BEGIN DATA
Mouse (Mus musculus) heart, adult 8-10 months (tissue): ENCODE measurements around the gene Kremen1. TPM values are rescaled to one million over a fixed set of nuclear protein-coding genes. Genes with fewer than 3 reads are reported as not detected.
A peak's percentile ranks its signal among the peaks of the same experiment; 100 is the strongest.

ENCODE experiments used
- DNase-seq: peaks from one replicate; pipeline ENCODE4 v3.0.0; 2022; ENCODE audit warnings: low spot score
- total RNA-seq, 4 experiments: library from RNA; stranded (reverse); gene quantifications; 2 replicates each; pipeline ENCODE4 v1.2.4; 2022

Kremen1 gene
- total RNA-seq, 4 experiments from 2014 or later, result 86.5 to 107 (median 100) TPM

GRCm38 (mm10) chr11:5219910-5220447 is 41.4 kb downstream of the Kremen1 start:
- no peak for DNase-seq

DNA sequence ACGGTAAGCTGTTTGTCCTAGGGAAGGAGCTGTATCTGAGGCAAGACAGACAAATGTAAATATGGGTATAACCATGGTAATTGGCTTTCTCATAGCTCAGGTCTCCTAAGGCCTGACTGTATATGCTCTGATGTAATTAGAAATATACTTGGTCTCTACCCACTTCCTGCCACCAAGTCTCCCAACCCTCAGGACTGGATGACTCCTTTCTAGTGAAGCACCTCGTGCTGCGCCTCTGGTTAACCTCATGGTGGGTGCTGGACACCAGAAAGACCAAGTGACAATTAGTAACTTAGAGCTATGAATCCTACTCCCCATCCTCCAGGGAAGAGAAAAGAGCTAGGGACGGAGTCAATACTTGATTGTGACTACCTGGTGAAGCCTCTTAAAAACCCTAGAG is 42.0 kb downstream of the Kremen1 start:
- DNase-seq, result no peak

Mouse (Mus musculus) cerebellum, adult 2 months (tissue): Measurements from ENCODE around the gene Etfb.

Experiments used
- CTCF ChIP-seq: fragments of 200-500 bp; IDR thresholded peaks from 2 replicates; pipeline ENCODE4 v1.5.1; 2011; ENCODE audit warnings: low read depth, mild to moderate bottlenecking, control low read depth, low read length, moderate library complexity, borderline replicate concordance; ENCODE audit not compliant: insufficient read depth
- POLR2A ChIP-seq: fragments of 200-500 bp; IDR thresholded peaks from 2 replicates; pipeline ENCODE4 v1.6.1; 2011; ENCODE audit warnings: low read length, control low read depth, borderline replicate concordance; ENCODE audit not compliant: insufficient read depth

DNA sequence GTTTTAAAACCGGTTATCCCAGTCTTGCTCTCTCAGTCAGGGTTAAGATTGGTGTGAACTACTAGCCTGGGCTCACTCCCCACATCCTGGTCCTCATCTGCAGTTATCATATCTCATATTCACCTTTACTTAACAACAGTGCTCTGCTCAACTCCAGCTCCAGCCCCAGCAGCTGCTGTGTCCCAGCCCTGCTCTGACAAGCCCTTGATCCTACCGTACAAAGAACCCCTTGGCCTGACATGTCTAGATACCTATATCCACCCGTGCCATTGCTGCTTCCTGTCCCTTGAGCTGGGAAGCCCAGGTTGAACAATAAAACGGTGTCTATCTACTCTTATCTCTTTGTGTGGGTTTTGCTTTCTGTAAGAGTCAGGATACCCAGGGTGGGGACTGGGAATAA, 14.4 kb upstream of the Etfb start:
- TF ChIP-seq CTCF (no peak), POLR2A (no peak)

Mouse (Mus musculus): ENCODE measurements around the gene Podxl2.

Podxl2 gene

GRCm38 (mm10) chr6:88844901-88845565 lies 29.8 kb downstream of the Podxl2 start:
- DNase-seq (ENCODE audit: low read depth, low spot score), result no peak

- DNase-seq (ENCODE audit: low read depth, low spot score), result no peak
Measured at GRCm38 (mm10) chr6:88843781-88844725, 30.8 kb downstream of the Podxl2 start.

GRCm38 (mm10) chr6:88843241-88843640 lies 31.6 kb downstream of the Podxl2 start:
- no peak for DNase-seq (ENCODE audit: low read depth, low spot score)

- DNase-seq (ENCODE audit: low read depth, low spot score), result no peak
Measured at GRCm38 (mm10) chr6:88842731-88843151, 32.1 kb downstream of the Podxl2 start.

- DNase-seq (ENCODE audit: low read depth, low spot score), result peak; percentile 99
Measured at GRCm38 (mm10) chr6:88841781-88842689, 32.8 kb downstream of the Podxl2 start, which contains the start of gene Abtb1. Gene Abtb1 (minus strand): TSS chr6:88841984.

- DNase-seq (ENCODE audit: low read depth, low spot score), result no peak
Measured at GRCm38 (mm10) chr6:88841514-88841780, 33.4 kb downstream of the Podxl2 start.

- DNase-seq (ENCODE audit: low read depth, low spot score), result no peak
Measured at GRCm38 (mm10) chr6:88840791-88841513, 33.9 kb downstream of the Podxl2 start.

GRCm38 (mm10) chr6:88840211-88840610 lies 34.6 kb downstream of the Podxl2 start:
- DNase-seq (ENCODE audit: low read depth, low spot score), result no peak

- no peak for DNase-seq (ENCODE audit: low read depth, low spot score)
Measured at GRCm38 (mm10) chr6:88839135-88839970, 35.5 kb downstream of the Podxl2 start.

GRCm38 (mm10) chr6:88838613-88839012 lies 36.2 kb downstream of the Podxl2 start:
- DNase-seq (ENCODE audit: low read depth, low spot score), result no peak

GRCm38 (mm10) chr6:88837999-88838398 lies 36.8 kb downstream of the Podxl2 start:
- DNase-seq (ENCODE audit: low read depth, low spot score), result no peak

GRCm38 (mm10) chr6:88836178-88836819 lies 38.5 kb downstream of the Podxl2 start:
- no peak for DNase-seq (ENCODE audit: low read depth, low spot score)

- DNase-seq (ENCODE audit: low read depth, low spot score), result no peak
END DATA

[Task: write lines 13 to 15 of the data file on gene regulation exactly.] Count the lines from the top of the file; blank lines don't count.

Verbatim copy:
Experiments used
- CTCF ChIP-seq: fragments of 200-500 bp; IDR thresholded peaks from 2 replicates; pipeline ENCODE4 v1.5.1; 2011; ENCODE audit warnings: low read depth, mild to moderate bottlenecking, control low read depth, low read length, moderate library complexity, borderline replicate concordance; ENCODE audit not compliant: insufficient read depth
- POLR2A ChIP-seq: fragments of 200-500 bp; IDR thresholded peaks from 2 replicates; pipeline ENCODE4 v1.6.1; 2011; ENCODE audit warnings: low read length, control low read depth, borderline replicate concordance; ENCODE audit not compliant: insufficient read depth